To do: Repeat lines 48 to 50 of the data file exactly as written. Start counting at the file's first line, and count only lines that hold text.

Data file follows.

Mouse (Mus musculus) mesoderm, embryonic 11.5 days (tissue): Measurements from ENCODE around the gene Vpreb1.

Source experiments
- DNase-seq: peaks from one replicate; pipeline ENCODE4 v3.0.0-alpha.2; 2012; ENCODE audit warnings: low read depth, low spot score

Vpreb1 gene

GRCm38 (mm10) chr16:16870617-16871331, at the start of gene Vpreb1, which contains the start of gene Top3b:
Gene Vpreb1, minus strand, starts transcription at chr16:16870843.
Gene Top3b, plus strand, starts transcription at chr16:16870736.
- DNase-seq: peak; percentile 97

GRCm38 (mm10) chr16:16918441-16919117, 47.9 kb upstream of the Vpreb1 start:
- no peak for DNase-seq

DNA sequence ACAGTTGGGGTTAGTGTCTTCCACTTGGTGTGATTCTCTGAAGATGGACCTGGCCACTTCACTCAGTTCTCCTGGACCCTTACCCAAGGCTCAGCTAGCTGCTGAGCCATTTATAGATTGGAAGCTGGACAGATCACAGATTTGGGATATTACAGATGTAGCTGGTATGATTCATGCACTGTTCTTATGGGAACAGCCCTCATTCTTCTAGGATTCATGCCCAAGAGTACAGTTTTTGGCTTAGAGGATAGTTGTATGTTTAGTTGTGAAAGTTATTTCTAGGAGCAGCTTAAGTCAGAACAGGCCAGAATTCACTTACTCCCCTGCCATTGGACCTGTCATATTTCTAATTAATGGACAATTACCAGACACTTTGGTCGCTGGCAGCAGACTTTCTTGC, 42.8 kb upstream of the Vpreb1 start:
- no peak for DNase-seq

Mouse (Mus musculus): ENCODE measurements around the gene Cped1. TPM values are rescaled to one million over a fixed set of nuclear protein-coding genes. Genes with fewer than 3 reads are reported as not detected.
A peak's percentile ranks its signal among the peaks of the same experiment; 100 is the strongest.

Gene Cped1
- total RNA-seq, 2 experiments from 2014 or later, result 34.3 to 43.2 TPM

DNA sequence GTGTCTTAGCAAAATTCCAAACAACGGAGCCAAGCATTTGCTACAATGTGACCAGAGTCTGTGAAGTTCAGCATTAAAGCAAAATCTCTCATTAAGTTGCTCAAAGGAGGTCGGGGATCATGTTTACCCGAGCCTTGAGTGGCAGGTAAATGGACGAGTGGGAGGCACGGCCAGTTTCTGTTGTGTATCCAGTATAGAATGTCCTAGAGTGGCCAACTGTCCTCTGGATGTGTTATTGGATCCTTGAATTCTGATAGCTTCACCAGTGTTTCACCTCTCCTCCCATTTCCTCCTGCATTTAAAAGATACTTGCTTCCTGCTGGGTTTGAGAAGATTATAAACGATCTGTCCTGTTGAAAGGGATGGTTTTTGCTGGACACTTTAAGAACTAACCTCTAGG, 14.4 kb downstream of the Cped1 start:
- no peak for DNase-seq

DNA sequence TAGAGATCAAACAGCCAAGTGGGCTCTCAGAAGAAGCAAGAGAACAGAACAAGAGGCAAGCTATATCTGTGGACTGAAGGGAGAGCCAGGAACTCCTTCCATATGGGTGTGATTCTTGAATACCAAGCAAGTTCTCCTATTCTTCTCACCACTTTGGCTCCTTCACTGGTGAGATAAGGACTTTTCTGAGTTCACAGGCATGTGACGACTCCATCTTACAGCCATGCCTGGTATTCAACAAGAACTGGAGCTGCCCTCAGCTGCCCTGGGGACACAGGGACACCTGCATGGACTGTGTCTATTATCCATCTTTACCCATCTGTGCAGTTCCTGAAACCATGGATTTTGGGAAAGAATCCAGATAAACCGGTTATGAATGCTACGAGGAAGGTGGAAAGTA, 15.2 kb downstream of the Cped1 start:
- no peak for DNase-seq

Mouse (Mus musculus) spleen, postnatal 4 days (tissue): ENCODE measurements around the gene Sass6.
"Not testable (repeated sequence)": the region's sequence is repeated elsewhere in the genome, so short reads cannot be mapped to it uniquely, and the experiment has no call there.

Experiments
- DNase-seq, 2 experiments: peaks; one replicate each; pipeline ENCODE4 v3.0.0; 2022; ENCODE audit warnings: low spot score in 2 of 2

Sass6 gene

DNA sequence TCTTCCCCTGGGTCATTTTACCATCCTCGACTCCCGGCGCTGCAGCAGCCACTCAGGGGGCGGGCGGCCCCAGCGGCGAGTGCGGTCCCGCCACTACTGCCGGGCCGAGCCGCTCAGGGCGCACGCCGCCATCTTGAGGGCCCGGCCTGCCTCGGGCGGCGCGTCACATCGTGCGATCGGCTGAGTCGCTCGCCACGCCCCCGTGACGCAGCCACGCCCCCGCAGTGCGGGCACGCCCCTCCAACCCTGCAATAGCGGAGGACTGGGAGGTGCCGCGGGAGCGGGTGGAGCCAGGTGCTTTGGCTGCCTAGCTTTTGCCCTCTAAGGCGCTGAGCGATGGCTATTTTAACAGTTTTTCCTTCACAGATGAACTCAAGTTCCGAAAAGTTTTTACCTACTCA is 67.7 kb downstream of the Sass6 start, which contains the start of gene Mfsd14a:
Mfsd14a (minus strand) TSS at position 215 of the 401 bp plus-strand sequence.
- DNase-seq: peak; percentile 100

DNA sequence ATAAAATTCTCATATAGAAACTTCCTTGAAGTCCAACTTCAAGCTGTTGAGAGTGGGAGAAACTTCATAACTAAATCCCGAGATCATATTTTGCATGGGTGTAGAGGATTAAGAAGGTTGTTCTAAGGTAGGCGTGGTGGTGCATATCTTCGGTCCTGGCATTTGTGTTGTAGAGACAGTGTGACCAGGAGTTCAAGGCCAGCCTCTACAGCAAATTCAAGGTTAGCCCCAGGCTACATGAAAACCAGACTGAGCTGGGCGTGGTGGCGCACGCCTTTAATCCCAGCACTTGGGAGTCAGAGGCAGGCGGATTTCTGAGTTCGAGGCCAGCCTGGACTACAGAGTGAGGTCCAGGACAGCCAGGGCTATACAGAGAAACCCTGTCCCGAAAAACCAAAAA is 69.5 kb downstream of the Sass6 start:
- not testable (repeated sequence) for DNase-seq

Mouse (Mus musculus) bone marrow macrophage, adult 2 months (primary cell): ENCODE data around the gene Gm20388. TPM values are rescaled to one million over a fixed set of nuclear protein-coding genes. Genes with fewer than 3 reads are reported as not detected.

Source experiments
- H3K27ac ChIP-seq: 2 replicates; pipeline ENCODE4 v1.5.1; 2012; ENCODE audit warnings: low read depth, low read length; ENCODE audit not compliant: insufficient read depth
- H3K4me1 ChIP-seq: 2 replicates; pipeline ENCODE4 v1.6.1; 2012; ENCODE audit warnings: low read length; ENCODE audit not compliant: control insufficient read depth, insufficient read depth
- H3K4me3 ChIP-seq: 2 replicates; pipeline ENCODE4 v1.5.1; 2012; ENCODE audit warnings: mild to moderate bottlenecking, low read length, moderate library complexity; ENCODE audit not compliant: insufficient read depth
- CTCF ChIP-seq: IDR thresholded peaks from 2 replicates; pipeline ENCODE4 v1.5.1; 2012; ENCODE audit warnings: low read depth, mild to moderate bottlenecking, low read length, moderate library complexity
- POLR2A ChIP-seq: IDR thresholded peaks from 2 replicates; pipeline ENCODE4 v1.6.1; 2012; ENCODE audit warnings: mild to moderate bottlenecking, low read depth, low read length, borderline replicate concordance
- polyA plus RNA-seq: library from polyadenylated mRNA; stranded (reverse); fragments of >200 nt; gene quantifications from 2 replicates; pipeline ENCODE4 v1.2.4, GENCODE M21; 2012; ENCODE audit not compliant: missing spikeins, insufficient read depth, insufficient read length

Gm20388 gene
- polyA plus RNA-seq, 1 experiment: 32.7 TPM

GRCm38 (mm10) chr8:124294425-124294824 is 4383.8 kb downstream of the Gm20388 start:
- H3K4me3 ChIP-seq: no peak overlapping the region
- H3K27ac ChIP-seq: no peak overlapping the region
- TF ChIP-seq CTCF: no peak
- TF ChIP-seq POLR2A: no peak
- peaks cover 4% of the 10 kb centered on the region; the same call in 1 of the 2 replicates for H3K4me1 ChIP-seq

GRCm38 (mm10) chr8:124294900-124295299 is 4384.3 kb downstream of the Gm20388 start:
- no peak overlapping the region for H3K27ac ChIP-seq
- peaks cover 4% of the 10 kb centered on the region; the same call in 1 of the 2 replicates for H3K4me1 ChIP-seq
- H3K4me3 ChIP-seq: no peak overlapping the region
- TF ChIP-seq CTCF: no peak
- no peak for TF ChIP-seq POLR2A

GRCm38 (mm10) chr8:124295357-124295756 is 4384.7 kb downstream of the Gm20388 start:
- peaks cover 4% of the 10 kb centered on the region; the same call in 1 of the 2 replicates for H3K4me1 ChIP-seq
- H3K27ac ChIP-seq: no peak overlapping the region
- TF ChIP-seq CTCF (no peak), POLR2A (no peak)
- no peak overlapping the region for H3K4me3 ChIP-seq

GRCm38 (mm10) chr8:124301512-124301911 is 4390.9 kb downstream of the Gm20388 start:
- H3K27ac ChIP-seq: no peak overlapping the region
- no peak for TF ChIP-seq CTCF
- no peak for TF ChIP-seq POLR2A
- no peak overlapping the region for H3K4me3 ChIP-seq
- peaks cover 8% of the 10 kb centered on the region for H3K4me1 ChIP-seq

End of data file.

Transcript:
- no peak overlapping the region for H3K27ac ChIP-seq
- peaks cover 4% of the 10 kb centered on the region; the same call in 1 of the 2 replicates for H3K4me1 ChIP-seq
- H3K4me3 ChIP-seq: no peak overlapping the region